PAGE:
Meditation: Judging in the Kingdom

Matthew 7:1-2 Judge not, that you be not judged. For with what judgment you judge, you will be judged; and with the measure you use, it will be measured back to you.

This judging refers to condemning someone, not judging whether something is right or wrong. Later in the chapter Jesus will tell us to know the difference between true and false prophets. So we are still to judge or discern among things good and bad. Jesus seems to have in mind here people picking on each others flaws, criticizing them harshly.

As Jesus said, the standards by which we judge others will be the standards people use to judge us. These words are true on a human level and a God level. I remember telling a woman her fault and she replied, “Oh yeah, what about you?” And so the measure we use is measured right back to us. We know very well that if we are not walking the talk when we are pointing out another person’s flaws, we open ourselves to ridicule. “Why are you blaming me? You do the same thing!” We are then revealed as hypocrites for knowing the standard and not living up to it. If we can’t, why are we imposing it on others?

But this works on a God level as well. The standard by which we condemn others will be used against us when we are judged by God. Jesus gives us several examples of this. One example is found in Matt. 18:21-35. There, Peter asks Jesus how many times he needs to forgive a brother, “seven times?” Jesus answered, “seventy times seven times.” Then He illustrates with a story of a king’s slave who was so deep in debt that the king was going to sell him and his family and possessions. The slave begged for patience, and the king forgave him all. This slave then went to slave #2 and demanded payment for what he owed. Slave #2 begged him to have patience. Slave #1 refused and had him thrown into prison.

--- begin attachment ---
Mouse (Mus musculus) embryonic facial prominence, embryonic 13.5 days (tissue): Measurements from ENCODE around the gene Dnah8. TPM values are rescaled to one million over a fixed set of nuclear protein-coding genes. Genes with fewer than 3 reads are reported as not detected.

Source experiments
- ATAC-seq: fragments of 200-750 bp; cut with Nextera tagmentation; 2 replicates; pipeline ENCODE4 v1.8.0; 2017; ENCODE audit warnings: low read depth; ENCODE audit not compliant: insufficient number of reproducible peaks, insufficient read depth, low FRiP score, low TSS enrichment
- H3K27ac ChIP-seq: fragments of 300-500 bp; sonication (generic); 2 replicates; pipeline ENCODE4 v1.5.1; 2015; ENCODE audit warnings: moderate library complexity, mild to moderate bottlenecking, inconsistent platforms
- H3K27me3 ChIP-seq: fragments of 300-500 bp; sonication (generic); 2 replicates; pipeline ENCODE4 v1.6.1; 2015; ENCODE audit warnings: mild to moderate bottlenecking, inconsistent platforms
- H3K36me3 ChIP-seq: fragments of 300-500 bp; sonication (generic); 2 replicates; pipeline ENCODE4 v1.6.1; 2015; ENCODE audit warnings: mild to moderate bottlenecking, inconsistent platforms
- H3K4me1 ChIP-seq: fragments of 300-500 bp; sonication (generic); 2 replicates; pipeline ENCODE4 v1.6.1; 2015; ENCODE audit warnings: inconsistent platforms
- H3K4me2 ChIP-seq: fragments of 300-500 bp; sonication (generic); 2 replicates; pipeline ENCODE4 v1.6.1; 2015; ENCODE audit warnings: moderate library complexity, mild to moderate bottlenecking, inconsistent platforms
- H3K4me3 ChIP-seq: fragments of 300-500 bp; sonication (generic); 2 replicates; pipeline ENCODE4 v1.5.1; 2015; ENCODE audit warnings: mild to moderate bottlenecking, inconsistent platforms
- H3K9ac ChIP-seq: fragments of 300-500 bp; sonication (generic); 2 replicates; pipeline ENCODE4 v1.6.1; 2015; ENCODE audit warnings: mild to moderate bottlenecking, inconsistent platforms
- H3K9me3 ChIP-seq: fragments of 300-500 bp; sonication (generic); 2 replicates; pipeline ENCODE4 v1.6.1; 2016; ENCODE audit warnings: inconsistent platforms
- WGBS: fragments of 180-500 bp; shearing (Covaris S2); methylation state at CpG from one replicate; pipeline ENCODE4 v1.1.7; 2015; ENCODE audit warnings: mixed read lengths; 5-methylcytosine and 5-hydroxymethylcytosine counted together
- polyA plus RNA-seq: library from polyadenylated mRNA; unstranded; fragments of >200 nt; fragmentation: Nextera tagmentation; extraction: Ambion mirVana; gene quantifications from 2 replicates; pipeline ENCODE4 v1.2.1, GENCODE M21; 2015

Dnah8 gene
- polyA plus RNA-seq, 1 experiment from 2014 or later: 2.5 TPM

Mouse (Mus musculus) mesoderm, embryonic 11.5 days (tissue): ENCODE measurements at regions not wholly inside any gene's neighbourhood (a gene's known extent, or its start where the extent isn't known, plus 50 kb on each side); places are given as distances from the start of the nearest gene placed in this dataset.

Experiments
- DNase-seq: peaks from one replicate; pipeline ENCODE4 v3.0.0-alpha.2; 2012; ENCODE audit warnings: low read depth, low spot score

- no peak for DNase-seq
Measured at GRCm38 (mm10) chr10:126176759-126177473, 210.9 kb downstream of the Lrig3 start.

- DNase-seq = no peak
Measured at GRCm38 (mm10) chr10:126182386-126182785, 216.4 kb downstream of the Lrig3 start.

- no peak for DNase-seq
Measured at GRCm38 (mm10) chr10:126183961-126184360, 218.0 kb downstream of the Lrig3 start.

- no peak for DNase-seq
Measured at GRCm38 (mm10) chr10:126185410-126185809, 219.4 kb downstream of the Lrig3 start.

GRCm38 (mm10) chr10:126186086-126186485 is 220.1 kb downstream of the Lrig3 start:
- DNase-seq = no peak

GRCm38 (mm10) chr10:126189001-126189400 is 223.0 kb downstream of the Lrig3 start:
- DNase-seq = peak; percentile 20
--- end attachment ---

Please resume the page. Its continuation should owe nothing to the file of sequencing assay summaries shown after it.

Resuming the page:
The king heard what happened and had the forgiven slave brought to him. He told him that he should have forgiven slave #2 because he himself was forgiven by the king. So the king did for that slave what he did for slave #2 and tossed him into prison. Then Jesus points out the moral of the story: “So My heavenly Father also will do to you if each of you, from his heart, does not forgive his brother his trespasses.”

These words were spoken to Jesus’ disciples in response to Peter’s question. So this warning applies to the child of God. Having a choice to not forgive or show mercy, which will do us better in the long run?

God showed us mercy in forgiving us all of our trespasses and expects us to extend that graciousness to others. Earlier in the beatitudes we read, “Blessed are the merciful, for they shall obtain mercy” (Matt. 5:7). Again, this works on both levels, human and divine. If we show mercy to those who have wronged us, it may soften their hearts to forgive us in return. So Jesus tells us not to condemn. Mercy triumphs over judgment, James 2:13 says. We are saved, but we will still go before Christ for rewards and receive them or be denied them. Don’t give Him reason to withhold! I have no idea what would happen to the unmerciful, judgmental Christian at the judgment seat of Christ. One book I read says that the judgment of the Christians happens before the 1000-year reign, and their punishment is being kept from enjoying that time on earth, then are released after that. I don’t know if this is true, but I know judgment will be just.

We know, by a bad conscience now and then, and by comparing ourselves to the measure of Jesus and the scriptures, that we have done wrong things. Some people have condemned us, and perhaps we wish the judging brother had known our circumstances, then he would have been more understanding. This is the right way to address disagreeable people, for they are not all that different from us. We know that people are complicated. We are all fallen. We don’t know what they are going through, who have these marks that we criticize them about. We don’t know what happened to make them do those things to us and others. But we are fallen enough to know our own weaknesses. Of course, we do not condone any bad things they do or say. We are to just not condemn them. They are expressing their fallen nature. God desires to win them to Himself; let’s not be His representatives who drive them away. (Of course, bad and illegal crimes are handled by the authorities. That will be God’s applied judgment in this life.)

Matthew 7:3 And why do you look at the speck in your brother’s eye, but do not consider the plank in your own eye?